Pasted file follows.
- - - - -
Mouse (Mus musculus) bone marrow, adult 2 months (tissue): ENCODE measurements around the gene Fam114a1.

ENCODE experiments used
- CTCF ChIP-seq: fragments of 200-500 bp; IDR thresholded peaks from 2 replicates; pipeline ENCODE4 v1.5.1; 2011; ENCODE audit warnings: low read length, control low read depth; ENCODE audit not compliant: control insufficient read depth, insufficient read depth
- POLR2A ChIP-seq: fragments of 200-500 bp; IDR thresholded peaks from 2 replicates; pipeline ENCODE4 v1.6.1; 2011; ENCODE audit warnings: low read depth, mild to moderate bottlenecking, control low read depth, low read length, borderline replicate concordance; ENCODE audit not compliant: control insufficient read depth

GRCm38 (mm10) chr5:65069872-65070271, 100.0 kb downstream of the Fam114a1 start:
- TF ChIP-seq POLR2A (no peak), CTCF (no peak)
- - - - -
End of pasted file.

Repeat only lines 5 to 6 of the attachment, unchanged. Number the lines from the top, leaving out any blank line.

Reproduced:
GRCm38 (mm10) chr5:65069872-65070271, 100.0 kb downstream of the Fam114a1 start:
- TF ChIP-seq POLR2A (no peak), CTCF (no peak)